Frequently, mezcal is made in a rather picturesque manner. To give the agave that particular smoky flavor, it is first slowly roasted (as opposed to tequila, which is often cooked in ovens) frequently in a trench in the ground. Weekly basis, a small workforce at Casa Silencio in Oaxaca, at which El Silencio mezcal would be produced, stack large numbers of pias (the plant's heart) into an underground crevice resembling a quarry. The pit would be boiled to elevated temperatures and surrounded by huge rock formations to maintain the natural basement range.
Only the provinces of Oaxaca, Merida, Zacatecas, San Luis Potosi, Guerrero, Veracruz, Guanajuato, Mexico, and Michoacán are permitted to produce mezcal. Mezcal is special due to its wide range of flavors. The notes are impacted by various agave plants, production techniques, and provenance, a term usually associated with wine that describes how the makeup of the land regulates a grape's character.
The hotter, smokier cousin of tequila is mezcal. What are some of the top mezcal varieties available for online purchase, ranging from tried-and-true producers of easy-to-sip products to luxury bottles deserving of a spot on the shelf beside your pricey bourbon or Scotch?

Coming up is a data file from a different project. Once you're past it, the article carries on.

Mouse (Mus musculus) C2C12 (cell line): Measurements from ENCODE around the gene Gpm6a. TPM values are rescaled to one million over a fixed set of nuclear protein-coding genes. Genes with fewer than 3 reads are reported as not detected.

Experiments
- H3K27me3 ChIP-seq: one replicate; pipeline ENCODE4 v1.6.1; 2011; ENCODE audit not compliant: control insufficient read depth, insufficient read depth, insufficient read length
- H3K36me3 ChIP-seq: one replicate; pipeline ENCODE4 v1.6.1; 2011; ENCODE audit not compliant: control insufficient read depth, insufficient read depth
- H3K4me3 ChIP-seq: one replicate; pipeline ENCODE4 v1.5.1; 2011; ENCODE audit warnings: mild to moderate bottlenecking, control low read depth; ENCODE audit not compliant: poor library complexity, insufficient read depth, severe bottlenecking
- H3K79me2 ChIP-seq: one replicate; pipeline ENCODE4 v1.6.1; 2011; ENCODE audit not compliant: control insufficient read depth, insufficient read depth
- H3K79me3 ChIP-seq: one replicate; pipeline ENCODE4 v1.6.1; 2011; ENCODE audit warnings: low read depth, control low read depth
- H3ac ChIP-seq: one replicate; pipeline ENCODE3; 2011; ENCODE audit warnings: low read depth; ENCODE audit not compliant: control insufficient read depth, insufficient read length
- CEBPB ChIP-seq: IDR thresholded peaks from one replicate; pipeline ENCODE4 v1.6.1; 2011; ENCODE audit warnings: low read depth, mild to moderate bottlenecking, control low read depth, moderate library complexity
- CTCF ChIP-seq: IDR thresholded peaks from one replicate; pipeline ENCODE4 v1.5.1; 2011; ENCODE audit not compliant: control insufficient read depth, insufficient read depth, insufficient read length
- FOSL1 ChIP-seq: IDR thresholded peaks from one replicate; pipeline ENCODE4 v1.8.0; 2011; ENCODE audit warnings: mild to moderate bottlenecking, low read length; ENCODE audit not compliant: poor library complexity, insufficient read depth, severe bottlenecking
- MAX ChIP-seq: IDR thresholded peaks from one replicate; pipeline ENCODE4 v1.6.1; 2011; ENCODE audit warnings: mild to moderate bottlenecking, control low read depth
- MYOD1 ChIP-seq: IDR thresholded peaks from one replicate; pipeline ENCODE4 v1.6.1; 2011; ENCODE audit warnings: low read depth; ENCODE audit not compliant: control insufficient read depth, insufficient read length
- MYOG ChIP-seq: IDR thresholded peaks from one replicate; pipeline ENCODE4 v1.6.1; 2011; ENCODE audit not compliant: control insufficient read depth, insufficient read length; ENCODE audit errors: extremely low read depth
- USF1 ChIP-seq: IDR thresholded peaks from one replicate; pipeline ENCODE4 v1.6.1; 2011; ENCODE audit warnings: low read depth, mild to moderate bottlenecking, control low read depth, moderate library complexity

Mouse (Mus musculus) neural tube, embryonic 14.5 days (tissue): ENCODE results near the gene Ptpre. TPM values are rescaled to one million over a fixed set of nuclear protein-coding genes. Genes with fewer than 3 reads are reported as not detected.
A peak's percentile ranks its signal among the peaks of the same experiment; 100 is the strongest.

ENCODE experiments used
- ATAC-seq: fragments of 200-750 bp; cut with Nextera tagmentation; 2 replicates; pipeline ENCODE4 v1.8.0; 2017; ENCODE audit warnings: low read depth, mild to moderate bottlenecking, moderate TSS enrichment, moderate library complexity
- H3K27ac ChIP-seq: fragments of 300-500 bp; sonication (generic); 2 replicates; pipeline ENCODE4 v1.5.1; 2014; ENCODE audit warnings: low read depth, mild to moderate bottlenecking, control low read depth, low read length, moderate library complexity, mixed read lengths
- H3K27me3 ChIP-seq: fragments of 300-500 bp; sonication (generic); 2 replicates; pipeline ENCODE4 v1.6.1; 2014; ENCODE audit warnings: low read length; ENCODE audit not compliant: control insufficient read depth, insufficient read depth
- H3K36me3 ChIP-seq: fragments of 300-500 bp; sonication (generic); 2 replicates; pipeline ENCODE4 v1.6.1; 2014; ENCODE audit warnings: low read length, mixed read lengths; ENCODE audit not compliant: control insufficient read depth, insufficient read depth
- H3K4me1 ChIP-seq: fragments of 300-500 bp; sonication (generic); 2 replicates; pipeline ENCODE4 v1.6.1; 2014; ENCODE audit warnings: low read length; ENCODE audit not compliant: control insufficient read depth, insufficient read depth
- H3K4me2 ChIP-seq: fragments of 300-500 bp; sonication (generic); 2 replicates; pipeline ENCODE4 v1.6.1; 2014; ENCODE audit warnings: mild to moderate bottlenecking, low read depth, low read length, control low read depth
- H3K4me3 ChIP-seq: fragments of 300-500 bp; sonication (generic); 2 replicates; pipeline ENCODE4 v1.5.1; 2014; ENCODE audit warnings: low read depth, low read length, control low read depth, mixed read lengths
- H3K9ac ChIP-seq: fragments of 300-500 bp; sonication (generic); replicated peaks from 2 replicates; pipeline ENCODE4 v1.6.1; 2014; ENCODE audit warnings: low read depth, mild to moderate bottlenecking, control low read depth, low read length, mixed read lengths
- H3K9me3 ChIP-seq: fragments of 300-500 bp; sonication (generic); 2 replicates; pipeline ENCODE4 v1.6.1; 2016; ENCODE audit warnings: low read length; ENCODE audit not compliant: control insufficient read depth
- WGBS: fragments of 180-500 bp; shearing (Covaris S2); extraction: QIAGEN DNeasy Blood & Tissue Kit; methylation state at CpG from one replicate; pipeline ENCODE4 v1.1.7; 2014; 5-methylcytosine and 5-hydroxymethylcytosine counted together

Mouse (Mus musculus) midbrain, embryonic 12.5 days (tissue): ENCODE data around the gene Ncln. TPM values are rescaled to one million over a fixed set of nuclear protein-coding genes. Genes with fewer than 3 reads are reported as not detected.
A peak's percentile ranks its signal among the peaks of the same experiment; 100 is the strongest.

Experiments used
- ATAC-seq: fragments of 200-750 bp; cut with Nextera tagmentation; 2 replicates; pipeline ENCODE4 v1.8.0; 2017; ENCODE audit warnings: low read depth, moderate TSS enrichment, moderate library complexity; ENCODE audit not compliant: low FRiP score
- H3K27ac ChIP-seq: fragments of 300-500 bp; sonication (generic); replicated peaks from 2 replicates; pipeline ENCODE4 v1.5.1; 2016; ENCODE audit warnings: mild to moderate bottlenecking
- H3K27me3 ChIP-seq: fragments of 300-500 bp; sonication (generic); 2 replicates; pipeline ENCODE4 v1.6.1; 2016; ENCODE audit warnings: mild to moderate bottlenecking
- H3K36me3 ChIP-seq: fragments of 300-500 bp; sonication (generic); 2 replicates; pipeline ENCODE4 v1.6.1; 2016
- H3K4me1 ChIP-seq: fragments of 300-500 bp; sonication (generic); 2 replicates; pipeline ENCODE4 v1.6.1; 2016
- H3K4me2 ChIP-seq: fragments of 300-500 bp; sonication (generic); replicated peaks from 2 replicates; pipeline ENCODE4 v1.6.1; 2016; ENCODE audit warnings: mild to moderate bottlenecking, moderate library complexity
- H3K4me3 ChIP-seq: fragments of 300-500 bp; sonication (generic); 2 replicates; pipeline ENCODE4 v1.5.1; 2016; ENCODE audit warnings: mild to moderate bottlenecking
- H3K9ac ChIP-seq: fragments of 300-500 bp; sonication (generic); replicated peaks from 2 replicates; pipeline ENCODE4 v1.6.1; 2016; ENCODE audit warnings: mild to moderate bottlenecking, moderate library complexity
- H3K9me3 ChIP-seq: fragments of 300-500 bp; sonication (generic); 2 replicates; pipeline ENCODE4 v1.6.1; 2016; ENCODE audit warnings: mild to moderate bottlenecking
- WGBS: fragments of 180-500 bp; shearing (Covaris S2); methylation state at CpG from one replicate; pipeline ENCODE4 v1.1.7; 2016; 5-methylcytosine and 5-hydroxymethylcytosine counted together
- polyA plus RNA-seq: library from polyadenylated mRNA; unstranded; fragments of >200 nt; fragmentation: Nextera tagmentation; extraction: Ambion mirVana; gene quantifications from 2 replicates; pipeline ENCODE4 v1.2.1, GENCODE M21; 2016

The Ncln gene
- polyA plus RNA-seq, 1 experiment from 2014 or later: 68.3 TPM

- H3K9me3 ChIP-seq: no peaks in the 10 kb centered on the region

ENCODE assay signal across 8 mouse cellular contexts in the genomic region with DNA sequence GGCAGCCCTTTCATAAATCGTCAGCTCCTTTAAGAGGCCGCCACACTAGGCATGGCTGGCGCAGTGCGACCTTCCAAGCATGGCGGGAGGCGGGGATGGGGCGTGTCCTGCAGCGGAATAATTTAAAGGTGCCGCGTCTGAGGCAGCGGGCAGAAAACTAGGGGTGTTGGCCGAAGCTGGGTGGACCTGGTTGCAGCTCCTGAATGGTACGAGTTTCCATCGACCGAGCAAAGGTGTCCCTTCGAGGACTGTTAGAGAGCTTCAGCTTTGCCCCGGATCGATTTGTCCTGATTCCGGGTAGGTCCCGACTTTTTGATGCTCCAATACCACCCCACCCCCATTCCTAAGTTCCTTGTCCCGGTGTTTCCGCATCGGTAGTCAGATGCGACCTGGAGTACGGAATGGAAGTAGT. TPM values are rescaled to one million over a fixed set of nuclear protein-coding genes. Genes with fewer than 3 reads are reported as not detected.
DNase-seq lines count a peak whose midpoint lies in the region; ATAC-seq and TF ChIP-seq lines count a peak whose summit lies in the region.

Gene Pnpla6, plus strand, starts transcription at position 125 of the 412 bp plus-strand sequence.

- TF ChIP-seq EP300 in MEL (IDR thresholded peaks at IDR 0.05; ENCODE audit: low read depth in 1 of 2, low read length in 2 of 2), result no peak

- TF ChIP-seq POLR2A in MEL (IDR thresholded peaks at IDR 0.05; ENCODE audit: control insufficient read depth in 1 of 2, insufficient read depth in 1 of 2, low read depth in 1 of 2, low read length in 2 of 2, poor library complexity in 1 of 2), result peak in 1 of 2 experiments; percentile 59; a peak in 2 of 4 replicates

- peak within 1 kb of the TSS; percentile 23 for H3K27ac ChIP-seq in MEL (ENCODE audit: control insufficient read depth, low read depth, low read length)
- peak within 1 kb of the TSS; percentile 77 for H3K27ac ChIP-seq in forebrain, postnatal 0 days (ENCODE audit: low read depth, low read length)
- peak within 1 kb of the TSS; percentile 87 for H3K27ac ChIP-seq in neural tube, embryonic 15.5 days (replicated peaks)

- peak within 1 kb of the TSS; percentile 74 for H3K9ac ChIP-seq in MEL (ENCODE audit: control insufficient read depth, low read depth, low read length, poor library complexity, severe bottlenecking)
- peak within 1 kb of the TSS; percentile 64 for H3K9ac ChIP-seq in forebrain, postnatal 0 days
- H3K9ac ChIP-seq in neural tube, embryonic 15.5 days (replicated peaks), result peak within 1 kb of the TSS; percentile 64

This soft and vegetal mezcal is produced by renowned manufacturer Del Maguey, established by artist Ron Cooper. It is named for the sole settlement where it was created, located at around 6,000 feet above the water. 20 years ago.
To showcase the terroir of the Mexican province, the newest member of the Clase Azul family is crafted from the uncommon papalote agave.
With its lower price, Montelobos's award-winning Joven is appropriate for combining cocktails since it finds a balance between smooth and smokey.
Doa Vega, one of the smallest mezcal major brands, has already received praise since its 2019 premiere.
Valentin, Rolando, and Asis Cortés have produced a line of mezcals during which you can sense the terroir, according to Mix. They achieve this by obtaining Espadn agave at palenques in villages around the Valles Centrales of his home country of Oaxaca.
Finish with something like this –
Mezcal has an uncommon taste. If you enjoy the smokiness, mezcal is a guarantee to have a good time.